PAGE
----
https://onlinelibrary.wiley.com/doi/abs/10.1002/nla.2147?af=R
Numerical Linear Algebra with Applications, <a href="https://onlinelibrary.wiley.com/toc/10991506/25/3">Volume 25, Issue 3</a>, May 2018. <br/>
Numerical Linear Algebra with Applications, Volume 25, Issue 3, May 2018. <br/>
Local Fourier analysis of block‐structured multigrid relaxation schemes for the Stokes equations
doi:10.1002/nla.2147
Numerical Linear Algebra with Applications
2018-02-06T08:00:00Z
Numerical Linear Algebra with Applications
25
3
2018-02-06T08:00:00Z
2018-02-06T08:00:00Z
10.1002/nla.2147
https://onlinelibrary.wiley.com/doi/abs/10.1002/nla.2147?af=R
Exploring basal sliding with a fluidity‐based, ice‐sheet model using FOSLS
Summary
This paper develops two first‐order system—in this context, first‐order refers to the order of the PDE not to the model—least‐squares, fluidity‐based formulations of a nonlinear Stokes flow model for ice sheets that attempt to overcome the difficulties introduced by unbounded viscosity. One commonly used way to define viscosity, Glen's law, allows viscosity to become unbounded as the strain rates approach zero. Often, numerical approaches overcome these singularities by modifying viscosity to limit its maximum. The formulations in this paper, however, reframe the problem to avoid viscosity altogether by defining the system in terms of the inverse of viscosity, which is known as fluidity. This results in a quantity that approaches zero as viscosity approaches infinity. Additionally, a set of equations that represent the curl of the velocity gradient is added to help approximate the solution in a space closer to H1, which improves algebraic multigrid convergence. Previous research revealed that the first‐order system least‐squares formulation has difficulties in maintaining optimal discretization convergence on more complex domains. This paper discovers that this problem is linked to how the curl equations are scaled and that stronger scalings result in better solver performance but worse discretization convergence. Determining if there is an optimal scaling that balances performance and convergence is still an open question. Additionally, the fluidity‐based formulations are tested with three 2D benchmark problems. Two of these benchmark problems involve basal sliding and one involves a time‐dependent free surface. The fluidity‐based solutions are consistent with the standard Galerkin method using Taylor–hood elements while better resolving viscosity.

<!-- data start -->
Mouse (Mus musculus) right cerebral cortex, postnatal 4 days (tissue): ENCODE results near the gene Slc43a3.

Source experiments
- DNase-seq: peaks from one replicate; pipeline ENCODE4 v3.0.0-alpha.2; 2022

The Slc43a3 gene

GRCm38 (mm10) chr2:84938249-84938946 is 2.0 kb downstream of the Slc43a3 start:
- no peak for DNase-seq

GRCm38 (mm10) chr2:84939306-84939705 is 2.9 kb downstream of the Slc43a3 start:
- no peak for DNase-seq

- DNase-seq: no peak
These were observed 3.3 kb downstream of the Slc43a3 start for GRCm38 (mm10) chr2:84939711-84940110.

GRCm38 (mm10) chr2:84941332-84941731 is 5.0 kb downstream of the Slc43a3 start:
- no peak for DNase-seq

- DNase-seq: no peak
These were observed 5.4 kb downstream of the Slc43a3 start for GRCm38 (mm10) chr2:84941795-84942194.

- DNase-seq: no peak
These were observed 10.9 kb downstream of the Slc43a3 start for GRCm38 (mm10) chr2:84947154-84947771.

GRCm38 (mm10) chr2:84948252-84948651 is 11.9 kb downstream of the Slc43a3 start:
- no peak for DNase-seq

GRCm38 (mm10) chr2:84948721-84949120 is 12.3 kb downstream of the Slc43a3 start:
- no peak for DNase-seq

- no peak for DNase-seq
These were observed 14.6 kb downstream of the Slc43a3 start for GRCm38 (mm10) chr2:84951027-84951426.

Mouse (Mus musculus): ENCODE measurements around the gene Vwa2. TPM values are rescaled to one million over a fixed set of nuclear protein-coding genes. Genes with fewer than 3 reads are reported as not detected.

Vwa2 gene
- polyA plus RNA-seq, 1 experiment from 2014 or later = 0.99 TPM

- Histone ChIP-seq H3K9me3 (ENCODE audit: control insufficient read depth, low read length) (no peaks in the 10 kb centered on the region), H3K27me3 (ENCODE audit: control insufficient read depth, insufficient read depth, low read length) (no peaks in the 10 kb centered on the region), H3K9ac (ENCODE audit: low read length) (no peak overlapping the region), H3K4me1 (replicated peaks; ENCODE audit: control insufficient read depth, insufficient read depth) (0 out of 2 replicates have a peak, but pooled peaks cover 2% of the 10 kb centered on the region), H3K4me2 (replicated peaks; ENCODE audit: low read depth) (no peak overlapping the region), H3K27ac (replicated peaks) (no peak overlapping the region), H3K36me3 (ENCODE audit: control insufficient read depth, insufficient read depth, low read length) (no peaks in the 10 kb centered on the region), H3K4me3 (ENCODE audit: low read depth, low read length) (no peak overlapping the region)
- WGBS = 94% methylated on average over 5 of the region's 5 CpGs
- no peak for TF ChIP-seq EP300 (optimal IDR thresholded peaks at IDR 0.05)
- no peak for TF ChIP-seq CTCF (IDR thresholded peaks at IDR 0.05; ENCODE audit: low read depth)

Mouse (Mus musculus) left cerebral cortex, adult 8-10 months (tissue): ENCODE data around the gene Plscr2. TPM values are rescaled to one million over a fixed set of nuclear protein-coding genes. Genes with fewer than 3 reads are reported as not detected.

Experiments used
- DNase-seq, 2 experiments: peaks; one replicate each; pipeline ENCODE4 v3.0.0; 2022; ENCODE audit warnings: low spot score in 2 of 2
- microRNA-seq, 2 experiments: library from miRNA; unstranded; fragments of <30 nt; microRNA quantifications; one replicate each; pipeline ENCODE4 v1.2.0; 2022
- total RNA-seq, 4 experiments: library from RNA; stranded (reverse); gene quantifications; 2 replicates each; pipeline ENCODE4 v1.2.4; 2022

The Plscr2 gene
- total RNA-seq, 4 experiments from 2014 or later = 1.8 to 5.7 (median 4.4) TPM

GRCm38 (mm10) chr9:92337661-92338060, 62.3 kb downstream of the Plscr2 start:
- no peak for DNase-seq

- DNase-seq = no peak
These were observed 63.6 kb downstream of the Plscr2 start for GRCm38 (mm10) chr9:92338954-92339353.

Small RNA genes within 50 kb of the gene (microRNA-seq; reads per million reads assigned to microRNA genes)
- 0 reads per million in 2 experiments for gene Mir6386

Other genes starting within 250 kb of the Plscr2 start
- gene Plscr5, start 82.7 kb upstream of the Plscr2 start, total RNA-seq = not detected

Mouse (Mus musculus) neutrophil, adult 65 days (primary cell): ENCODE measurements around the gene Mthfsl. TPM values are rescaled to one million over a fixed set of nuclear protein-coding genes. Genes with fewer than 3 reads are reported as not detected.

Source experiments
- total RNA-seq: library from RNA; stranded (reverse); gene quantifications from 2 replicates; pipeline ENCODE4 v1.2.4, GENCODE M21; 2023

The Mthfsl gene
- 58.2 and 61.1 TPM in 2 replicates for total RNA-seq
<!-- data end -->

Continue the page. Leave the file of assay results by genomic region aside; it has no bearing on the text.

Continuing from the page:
JefferyAllen
,
TomManteuffel
,
HariharRajaram
https://onlinelibrary.wiley.com/doi/abs/10.1002/nla.2161?af=R
Numerical Linear Algebra with Applications, <a href="https://onlinelibrary.wiley.com/toc/10991506/25/3">Volume 25, Issue 3</a>, May 2018. <br/>
Numerical Linear Algebra with Applications, Volume 25, Issue 3, May 2018. <br/>
Exploring basal sliding with a fluidity‐based, ice‐sheet model using FOSLS
doi:10.1002/nla.2161
Numerical Linear Algebra with Applications
2018-03-14T07:00:00Z
Numerical Linear Algebra with Applications
25
3
2018-03-14T07:00:00Z
2018-03-14T07:00:00Z
10.1002/nla.2161
https://onlinelibrary.wiley.com/doi/abs/10.1002/nla.2161?af=R
A fully coupled two‐level Schwarz preconditioner based on smoothed aggregation for the transient multigroup neutron diffusion equations
Summary
The multigroup neutron diffusion equations (an approximation of the neutron transport equation) are widely used for studying the motion of neutrons and their interactions with stationary background materials. Solving the multigroup neutron diffusion equations is challenging because the unknowns are tightly coupled through scattering and fission events, and solutions with high spatial resolution of full reactor cores in multiphysics environments are frequently required. In this paper, we focus on the development of a scalable, parallel preconditioner for solving the system of equations arising from the finite‐element discretization of the multigroup neutron diffusion equations in space and an implicit finite‐difference scheme in time. The parallel preconditioner (here referred to as the “fully coupled Schwarz preconditioner”) is constructed by monolithically applying the overlapping domain decomposition method together with a smoothed aggregation‐based coarse space to the coupled system. Our approach is different from the traditional block Gauss–Seidel sweep method that applies the preconditioner from the fast group to the thermal group sequentially, and we demonstrate that it provides significant improvements in terms of both the number of iterations required and the total compute time for a system of equations with millions of unknowns on a large supercomputer.
FandeKong
,
YaqiWang
,
SebastianSchunert
,
John W.Peterson
,
Cody J.Permann
,
DavidAndrš
,
Richard C.Martineau
https://onlinelibrary.wiley.com/doi/abs/10.1002/nla.2162?af=R
Numerical Linear Algebra with Applications, <a href="https://onlinelibrary.wiley.com/toc/10991506/25/3">Volume 25, Issue 3</a>, May 2018. <br/>
Numerical Linear Algebra with Applications, Volume 25, Issue 3, May 2018. <br/>
A fully coupled two‐level Schwarz preconditioner based on smoothed aggregation for the transient multigroup neutron diffusion equations